Game Hackers (CSE40842 Reading 3)

Game Hackers (CSE40842 Reading 3)

2021, Feb 19    

The Gaming Industry Erupts

In part 3 of Levy’s Hackers, we learn about the rise of the computer gaming industry. The effort was spearheaded by Ken and Roberta Williams of Sierra On-Line. The story of Sierra On-Line really resonated with me. It instantly reminded me of my internship in 2020 at Deliv, a Menlo Park startup now owned by Target. The culture and people at Deliv had many parallels with those at Sierra On-Line. The engineers at Sierra On-Line came from many different backgrounds and experience levels, with a pair of programmers being hired for their first software role at the age of 50. At Deliv, we had programmers with backgrounds in English, degrees in Chemistry, and even no college degree. The startup culture was alive and well at Deliv, not nearly to the “dope-smoking and partying” levels at On-Line, but of the same open, relaxed nature nonetheless. The original game hackers at Sierra On-Line had many similarities with those hackers in the previous two generations, but they also had their differences. Sharing ideas and “secrets” was a normal thing - Sierra often met with friendly competitors to discuss and share such things. The hacker lifestyle was in full effect.

Dollar Dollar Bills

However, as with the second generation, the hardware hackers, a huge influx of money seems to distort the idealistic Hacker Ethic at Sierra and in the gaming industry. The industry reached a point where a hack wasn’t all that impressive - things were moving so fast that a game from a year ago seemed prehistoric. Hackers were making upwards of 100-200 thousand dollars a year on salary and royalties. Ken Williams remarked that he could “stifle” the True Hackers / original game hackers. He hoped to bring in people who weren’t going to burn out in a year, people he could effectively take under his wing and train to be strictly programmers and not necessarily hackers.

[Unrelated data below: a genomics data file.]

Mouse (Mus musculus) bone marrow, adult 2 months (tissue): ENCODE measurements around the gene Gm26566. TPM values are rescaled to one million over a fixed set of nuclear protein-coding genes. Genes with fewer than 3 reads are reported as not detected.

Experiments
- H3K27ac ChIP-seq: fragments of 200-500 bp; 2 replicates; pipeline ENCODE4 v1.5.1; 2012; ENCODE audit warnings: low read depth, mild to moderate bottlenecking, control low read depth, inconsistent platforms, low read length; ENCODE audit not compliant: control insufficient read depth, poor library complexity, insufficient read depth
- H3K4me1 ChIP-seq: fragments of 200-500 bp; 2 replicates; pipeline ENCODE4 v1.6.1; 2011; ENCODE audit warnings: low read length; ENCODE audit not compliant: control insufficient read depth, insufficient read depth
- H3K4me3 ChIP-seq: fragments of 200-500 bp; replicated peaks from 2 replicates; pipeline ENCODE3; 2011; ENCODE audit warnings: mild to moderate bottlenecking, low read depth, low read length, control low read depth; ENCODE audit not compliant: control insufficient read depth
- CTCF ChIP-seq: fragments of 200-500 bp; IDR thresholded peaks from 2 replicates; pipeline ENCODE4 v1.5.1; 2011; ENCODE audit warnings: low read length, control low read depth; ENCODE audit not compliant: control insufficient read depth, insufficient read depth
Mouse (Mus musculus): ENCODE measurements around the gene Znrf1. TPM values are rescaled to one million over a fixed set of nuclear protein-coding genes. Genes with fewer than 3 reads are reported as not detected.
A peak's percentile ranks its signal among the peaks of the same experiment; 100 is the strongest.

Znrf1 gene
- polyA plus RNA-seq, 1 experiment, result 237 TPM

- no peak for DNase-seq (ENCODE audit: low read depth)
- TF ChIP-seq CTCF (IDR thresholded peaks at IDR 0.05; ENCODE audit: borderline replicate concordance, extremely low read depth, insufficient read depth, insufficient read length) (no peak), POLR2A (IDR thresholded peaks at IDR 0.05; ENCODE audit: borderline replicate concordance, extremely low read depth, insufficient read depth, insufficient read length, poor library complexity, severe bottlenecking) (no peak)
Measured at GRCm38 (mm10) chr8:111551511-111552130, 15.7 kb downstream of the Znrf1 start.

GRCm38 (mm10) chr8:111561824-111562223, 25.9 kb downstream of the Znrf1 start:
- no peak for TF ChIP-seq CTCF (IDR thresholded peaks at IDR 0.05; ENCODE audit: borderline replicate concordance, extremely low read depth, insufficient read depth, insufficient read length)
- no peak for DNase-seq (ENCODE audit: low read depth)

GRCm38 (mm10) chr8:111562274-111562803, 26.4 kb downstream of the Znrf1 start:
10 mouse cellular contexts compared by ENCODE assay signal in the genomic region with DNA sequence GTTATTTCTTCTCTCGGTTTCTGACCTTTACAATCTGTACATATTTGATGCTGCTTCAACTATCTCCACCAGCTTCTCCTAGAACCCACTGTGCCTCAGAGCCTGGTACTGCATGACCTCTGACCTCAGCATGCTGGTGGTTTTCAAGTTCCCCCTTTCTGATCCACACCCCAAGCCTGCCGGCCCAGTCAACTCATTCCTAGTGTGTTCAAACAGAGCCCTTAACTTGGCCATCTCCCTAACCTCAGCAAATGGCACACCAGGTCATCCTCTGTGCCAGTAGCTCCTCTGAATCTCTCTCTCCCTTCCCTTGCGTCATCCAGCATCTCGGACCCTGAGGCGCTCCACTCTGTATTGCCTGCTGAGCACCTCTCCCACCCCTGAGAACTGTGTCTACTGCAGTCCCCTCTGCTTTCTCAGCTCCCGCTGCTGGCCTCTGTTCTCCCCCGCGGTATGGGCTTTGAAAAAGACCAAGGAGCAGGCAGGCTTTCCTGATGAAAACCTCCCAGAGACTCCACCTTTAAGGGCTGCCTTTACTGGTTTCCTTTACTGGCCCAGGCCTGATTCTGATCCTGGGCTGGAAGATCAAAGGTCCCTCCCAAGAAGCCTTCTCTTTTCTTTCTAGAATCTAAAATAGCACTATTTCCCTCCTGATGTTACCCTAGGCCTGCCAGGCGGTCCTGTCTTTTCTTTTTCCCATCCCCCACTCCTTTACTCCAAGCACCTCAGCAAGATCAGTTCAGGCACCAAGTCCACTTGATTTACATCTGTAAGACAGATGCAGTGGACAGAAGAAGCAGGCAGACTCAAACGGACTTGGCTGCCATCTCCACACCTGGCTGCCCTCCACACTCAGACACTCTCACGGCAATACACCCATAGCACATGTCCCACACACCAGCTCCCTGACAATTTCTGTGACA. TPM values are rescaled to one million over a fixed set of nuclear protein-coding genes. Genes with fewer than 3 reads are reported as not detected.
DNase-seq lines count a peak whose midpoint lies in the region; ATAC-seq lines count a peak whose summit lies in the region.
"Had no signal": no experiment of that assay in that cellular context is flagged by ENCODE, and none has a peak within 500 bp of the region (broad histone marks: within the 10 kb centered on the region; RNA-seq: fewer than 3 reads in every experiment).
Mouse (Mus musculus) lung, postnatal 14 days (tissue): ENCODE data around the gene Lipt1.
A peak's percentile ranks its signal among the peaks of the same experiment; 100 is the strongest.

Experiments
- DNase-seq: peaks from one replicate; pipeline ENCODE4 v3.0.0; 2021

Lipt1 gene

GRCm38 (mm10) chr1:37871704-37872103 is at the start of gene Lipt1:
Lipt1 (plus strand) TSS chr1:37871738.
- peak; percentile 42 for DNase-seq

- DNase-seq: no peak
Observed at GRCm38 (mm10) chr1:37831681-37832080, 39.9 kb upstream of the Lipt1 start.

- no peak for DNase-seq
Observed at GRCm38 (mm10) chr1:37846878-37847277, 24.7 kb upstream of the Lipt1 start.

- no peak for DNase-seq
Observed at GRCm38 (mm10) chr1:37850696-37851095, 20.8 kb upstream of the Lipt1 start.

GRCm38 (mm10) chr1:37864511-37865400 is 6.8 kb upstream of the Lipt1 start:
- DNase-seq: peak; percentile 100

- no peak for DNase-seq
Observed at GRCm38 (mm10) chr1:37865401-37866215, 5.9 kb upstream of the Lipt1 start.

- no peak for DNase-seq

Can the Hacker Ethic Survive Such a Marketplace?

It seems that with the evolution of the gaming industry and commercial software industry in the ’80s that the Hacker Ethic was on its last legs. However, I believe that it still has survived. There will always be a place for the Hacker Ethic in computing. We can see that now through open source communities and projects. Just because being a programmer now (often) means working for some company making buko bucks doesn’t mean there is no room for the Hacker Ethic - it just means that the Hacker Ethic isn’t as easily monetized, something that is necessary for a company to survive. That last statement is partially accurate as more and more companies and individuals sponsor open source projects. I find no right or wrong in choosing to be a “professional programmer” vs. a hacker with a true love for computing. Maybe two years ago, I would lean more towards the hacker in this comparison, but now that I have a taste for corporate software engineering, I have to say I still have a tremendous amount of respect for both parties. You don’t have to have an absoulate passion about your day job. If you do, then great! You’re most likely a hacker or somewhere on the hacker spectrum. If not, that’s fine too! Collect your paycheck, do some work that is meaningful to you, and focus on the things in life that make you happy.

This post is in response to Reading 3 of the Hackers in the Bazaar course offered at the University of Notre Dame.